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  Autor/in  Thema: Stelen aus Holz
TomBombadil  
Gast

  
Stelen aus Holz 
« Datum: 01.12.2017 um 11:05:01 »     

Hallo,
ich beschäftige mich z.Z. damit welche Techniken die Ägypter verwendet haben für ihre Grabgestaltungen.
Für die Wände hab ich einiges gefunden, auch über die verwendeten Pigmente.
Was mir fehlt ist die Art und Weise wie die Holzstelen grundiert wurden. Bzw auch andere Holzobjekte.
Über eine Information oder einen Buchtip würde ich mich freuen.

Danke im Vorraus
TomB.
Lutz  maennlich
Member

  

Re: Stelen aus Holz 
« Antwort #1, Datum: 01.12.2017 um 16:43:20 »   

Hollis S. Baker : Furniture in the Ancient World - Origins & Evolution - 3100-475 B.C. - London : The Connoisseur, 1966. - II, 351 S., 470 Ill. - [Introduction von Sir Gordon Russell] :
Zitat:
In the first part of the book (p. 17-156) the author deals with Egyptian furniture. In the section concerned with the early beginnings (including the 3rd Dynasty) (19-39) he makes use of archaeological finds, sculptures and the furniture of Hesyre. In the second section (the Old Kingdom) (39-59) the author deals with the furnitures of Hetepheres and Mereruka and with furniture on sculpture. The next section (palace furniture of the 18th Dynasty) is mainly based on the finds of Yuia and Thuiu and then a whole section is devoted to the furniture of Tutankhamon (75-110). After a treatise of the Egyptian villa and its furnishings (110-124), in which special attention is paid to the furniture of the architect Kha, the author ends his description of Egyptian furniture with a survey of household furniture types (124-156).
Also in the other parts of the book Egypt is frequently mentioned, especially when the author deals with relations of Egypt with Mesopotamia (compare AEB 1965.0467), ancient Palestine (210-226) and the oldest periods of the Aegean world (235-254).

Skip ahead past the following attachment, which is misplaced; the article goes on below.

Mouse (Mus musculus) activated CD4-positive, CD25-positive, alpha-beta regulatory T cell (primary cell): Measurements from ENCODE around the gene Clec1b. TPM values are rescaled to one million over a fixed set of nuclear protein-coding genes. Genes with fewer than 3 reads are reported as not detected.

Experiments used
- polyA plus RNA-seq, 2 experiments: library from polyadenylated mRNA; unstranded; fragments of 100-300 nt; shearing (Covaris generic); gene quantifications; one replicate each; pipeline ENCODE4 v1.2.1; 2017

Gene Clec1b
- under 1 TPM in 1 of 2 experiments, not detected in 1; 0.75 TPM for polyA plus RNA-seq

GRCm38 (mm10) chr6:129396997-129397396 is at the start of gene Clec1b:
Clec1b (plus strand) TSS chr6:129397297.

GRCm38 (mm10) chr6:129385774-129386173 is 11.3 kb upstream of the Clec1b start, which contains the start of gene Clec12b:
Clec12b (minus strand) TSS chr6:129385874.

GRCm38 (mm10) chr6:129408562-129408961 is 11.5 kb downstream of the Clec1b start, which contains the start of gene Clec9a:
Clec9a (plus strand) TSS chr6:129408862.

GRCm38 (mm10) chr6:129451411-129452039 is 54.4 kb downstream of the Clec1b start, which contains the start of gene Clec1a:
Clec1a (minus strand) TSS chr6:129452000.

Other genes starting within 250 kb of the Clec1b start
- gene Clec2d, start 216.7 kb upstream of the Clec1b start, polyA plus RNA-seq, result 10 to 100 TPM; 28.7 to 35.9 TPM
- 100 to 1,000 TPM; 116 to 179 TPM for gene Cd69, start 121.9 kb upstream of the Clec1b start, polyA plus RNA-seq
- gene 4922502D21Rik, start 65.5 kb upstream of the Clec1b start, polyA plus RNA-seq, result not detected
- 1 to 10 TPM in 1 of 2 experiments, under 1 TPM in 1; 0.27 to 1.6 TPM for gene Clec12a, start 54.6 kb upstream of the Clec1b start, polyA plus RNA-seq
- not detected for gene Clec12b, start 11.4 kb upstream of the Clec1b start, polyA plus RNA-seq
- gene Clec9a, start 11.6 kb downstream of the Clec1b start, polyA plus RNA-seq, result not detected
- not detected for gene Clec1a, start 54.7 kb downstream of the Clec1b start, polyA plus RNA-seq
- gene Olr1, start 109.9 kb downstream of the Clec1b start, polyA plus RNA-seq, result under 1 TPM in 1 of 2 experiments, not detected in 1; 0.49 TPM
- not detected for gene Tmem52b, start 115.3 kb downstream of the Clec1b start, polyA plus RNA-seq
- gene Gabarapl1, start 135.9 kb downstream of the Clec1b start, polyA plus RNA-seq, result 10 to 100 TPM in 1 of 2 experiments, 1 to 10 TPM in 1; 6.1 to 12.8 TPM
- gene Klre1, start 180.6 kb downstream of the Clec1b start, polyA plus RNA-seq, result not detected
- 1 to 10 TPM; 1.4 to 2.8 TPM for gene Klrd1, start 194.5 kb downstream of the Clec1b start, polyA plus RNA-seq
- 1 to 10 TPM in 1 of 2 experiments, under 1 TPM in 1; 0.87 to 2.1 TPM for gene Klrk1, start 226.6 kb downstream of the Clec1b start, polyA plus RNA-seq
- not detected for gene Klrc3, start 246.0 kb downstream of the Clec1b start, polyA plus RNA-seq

In the section on techniques (3500-1350 B.C.) (292-310) mainly Egyptian sources are used, as well as in the section measured drawings (312-320). Index on p. 345-351. (OEB - E.v.d.V.)


Geoffrey Killen : Ancient Egyptian Furniture - 3 Volumes. - [2. Auflage]. - Oxford / Philadelphia : Oxbow Books, 2017. - ISBN : 9781785704819; 9781785704857; 9781785704895; 9781785704826; 9781785704864; 9781785704901. - Vol. 1 - "4000-1300 B.C." : XIV, 164 S., 38 + 118 Fig. - Vol. 2 - "Boxes, Chests and Footstools" : XV, 143 S., 86 + 72 Fig. - Vol. 3 - "Ramesside Furniture" : XVI, 158 S., 39 + 80 Fig., 18 Plates :
Zitat:
Abstract to Volume 1 :

This first volume deals with Egyptian furniture until the end of the 18th Dynasty. The first two introductory chapters are devoted to materials and tools. Various kinds of timber are briefly mentioned (analyses of some kinds of wood on p. 7), followed by other materials (e.g. ivory, leather, gold sheet), techniques (e.g. inlay, veneer, varnish, etc.) and methods (e.g. dowels, hinges, locks). The chapter on tools deals mainly with adzes, axes, chisels, saws and bow drills. It describes actual tools from museum collections, with illustrations on the plates and all technical data.
Chapters 3 to 7 are each devoted to a particular article of furniture: beds, stools, chairs, tables and vase stands. They consist mainly of descriptions of actual objects in museums, each with a photograph, full technical data, and in some instances drawings. The majority date from the New Kingdom. For periods from which only few objects have been preserved short introductions replace descriptions. In a few instances tomb pictures are discussed, e.g. the bed frame of Hesy-Re or vase stands from the Archaic Period. The objects that are described constitute so far as possible the complete range of shapes of the article of furniture.